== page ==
Review: Henry IV Part I, National Theatre

Forming a six hour epic, Nicholas Hytner’s productions of Henry IV Part I and Part II take up residence in the Olivier auditorium at the National Theatre. You can see them on the same day if you so desire (and your bum can take it) but we went on different days as a small thing called work got in the way!

The plays deal with the troubled reign of King Henry IV as he deals with rebellion and civil war, while his son and heir, Prince Hal, prefers to hang around East London with small-time criminals led by the aged, corpulent alcoholic Falstaff. They cover the whole breadth of English society at the time they were written, from aristocratic infighting right the way down to sleazy prostitution.

It wasn’t particularly bad, but it just didn’t have the kind of quality of performance throughout the ensemble that I was expecting. The balance of the comic with the noble, which marks this play as rather unique in Shakespeare’s canon in that the comic content is unusually high for one of his Histories, needs to be carefully observed so that all aspects of the play work and I’m not sure that was achieved particularly well here.

Michael Gambon’s Falstaff is wonderfully funny and strong, a huge stage presence but so much so that David Bradley’s King Henry is blown away: Bradley can’t really compete as he lacks the gravitas that the King ought to have. Likewise, Hotspur as played by David Harewood is such a physical presence that it is hard to imagine Matthew Macfadyen’s Prince Hal ever being able to beat him in combat as Hal’s journey from lad-about-town to potential King isn’t sufficiently developed, focusing too much on the drinking fun.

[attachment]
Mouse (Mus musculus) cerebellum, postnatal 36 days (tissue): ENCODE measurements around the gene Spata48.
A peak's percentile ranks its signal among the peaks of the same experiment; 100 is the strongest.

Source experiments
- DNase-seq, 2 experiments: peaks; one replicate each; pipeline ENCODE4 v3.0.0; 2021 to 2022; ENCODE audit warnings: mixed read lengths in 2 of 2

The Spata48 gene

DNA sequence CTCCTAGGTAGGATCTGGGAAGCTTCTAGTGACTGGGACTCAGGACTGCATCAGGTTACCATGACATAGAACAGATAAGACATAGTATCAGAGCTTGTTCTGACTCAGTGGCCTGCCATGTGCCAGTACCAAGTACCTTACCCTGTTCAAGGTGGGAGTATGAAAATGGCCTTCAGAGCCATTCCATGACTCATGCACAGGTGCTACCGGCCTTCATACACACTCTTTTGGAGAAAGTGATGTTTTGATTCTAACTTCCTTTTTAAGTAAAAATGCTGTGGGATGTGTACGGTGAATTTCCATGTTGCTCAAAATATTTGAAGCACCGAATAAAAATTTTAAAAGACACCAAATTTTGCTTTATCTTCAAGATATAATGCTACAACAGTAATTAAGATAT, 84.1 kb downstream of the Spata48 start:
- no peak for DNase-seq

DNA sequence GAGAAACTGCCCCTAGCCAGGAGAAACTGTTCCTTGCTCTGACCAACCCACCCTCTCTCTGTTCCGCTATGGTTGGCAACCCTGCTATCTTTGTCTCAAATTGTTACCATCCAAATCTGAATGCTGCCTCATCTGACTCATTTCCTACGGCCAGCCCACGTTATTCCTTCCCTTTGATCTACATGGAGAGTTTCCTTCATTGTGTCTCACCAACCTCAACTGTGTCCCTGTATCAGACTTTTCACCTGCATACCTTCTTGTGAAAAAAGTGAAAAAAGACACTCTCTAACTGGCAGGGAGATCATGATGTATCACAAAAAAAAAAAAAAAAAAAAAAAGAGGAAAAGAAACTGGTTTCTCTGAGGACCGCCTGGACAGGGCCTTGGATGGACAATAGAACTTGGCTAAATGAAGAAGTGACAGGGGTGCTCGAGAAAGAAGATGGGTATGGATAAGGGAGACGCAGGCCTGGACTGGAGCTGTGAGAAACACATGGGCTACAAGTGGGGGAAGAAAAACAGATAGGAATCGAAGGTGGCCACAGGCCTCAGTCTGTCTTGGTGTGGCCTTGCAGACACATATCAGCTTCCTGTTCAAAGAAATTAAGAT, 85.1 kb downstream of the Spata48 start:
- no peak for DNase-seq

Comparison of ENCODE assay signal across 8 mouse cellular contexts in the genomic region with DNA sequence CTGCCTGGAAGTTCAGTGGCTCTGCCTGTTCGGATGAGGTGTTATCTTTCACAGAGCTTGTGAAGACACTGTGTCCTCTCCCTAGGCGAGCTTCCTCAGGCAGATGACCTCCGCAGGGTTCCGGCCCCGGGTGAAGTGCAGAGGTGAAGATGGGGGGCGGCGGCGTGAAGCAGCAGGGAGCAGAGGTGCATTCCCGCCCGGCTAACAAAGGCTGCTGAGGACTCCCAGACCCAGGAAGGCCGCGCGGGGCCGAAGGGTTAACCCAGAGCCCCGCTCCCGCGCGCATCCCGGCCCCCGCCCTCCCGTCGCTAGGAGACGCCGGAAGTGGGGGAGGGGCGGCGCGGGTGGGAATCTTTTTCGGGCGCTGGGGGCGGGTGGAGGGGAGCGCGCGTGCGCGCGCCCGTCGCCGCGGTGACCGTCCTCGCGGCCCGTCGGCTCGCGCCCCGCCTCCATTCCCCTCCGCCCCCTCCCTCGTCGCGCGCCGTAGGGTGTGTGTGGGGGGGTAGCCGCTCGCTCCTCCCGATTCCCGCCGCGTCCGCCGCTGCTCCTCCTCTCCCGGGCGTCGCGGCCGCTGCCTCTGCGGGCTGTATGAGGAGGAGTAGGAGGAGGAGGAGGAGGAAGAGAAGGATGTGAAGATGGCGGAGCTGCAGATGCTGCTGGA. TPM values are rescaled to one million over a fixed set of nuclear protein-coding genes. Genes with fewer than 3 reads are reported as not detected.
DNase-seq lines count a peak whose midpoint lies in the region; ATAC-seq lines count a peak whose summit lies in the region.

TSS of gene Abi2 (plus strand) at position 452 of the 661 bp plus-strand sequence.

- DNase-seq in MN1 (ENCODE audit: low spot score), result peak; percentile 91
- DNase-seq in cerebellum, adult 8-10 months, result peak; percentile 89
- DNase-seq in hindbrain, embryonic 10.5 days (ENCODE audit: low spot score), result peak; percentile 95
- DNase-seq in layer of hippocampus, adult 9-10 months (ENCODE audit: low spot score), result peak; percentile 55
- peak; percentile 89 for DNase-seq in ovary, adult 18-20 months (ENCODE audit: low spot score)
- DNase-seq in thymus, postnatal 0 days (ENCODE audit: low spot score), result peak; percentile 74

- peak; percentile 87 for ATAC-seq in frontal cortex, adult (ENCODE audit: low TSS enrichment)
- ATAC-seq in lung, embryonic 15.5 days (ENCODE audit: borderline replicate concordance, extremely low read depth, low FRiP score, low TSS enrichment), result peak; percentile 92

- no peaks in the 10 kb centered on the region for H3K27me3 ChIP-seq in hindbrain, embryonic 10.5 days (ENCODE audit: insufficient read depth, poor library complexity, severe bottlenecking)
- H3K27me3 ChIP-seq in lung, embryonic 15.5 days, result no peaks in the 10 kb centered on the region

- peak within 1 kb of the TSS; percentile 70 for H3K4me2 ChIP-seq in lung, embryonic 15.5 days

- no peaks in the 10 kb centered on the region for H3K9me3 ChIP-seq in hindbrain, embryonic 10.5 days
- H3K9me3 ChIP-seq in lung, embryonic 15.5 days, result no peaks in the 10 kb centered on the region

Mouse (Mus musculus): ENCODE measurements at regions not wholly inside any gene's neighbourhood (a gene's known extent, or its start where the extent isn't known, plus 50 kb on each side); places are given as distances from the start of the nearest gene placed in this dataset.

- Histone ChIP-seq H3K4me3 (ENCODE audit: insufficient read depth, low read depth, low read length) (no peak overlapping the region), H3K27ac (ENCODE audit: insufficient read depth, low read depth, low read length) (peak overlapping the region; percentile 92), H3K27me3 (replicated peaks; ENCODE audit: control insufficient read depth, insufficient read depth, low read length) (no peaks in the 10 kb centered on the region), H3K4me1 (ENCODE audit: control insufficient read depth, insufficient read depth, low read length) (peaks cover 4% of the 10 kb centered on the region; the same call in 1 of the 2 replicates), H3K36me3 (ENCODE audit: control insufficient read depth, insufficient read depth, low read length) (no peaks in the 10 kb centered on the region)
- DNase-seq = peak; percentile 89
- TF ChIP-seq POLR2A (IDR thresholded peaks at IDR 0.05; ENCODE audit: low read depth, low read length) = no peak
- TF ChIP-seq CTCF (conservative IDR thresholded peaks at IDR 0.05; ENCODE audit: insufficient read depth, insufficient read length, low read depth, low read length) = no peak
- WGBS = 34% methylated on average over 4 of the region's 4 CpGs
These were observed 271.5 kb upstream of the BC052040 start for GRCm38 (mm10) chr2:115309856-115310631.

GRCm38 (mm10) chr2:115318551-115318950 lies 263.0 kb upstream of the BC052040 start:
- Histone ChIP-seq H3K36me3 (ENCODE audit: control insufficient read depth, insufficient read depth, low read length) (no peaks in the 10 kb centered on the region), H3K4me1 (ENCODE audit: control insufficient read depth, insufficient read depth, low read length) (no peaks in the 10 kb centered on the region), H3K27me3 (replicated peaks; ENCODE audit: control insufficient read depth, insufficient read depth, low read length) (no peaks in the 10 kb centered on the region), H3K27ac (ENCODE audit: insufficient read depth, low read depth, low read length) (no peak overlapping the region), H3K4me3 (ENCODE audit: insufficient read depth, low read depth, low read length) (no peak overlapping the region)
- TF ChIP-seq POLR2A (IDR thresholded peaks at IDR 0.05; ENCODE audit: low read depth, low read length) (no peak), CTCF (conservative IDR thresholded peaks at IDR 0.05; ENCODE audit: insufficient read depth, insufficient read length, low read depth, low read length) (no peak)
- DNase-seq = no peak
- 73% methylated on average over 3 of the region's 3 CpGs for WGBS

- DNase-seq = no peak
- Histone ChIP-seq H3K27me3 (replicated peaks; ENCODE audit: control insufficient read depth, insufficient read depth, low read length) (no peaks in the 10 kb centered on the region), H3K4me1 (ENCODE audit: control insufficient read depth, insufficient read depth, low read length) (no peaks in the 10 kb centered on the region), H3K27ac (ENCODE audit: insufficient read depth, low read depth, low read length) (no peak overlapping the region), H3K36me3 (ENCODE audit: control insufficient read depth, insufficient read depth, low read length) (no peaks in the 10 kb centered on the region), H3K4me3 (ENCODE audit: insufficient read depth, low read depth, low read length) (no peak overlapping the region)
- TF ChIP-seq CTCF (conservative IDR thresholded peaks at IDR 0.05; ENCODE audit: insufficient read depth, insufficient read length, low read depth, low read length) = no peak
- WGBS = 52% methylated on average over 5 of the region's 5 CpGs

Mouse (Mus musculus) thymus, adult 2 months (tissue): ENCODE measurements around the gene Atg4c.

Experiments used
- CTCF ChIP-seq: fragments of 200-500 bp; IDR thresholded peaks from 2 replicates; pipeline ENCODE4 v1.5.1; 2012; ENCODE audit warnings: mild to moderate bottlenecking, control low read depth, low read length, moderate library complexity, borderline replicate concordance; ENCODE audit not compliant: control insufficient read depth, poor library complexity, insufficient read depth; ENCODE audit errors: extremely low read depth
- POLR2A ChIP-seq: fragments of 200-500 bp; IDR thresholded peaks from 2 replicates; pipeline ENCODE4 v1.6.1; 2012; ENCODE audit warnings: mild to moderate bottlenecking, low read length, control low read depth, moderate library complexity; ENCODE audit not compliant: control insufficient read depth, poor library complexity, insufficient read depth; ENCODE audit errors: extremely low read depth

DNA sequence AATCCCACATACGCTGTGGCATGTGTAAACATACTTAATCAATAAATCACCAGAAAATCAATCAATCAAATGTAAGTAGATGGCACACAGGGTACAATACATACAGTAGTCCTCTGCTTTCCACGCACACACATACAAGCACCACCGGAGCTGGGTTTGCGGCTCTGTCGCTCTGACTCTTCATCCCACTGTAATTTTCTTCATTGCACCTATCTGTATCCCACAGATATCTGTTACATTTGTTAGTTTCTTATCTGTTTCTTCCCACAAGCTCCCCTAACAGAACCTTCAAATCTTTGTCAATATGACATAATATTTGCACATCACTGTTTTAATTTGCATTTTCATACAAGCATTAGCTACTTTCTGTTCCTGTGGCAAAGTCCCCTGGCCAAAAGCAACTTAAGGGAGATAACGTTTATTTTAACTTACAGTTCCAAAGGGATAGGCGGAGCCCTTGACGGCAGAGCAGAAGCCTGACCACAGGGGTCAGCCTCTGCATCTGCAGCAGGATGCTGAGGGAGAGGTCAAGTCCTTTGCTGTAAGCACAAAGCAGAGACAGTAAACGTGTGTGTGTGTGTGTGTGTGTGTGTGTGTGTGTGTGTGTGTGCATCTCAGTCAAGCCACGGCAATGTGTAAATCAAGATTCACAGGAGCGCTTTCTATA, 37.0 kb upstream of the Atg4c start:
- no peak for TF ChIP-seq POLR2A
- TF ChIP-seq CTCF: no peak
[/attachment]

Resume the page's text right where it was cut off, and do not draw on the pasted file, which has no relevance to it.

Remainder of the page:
This is not to say that they are badly acted, all four men do good work as does Naomi Frederick as Hotspur’s wife, but as a whole it just didn’t work for me as a cohesive ensemble. The design is stark and spare, a giant ramp forms the most part of the stage with video screens adding depth and interest, lighting is muted, costumes are dark and traditional, the whole mood tends towards the sombre which is probably for the best, but resulted in my attention sometimes wandering.

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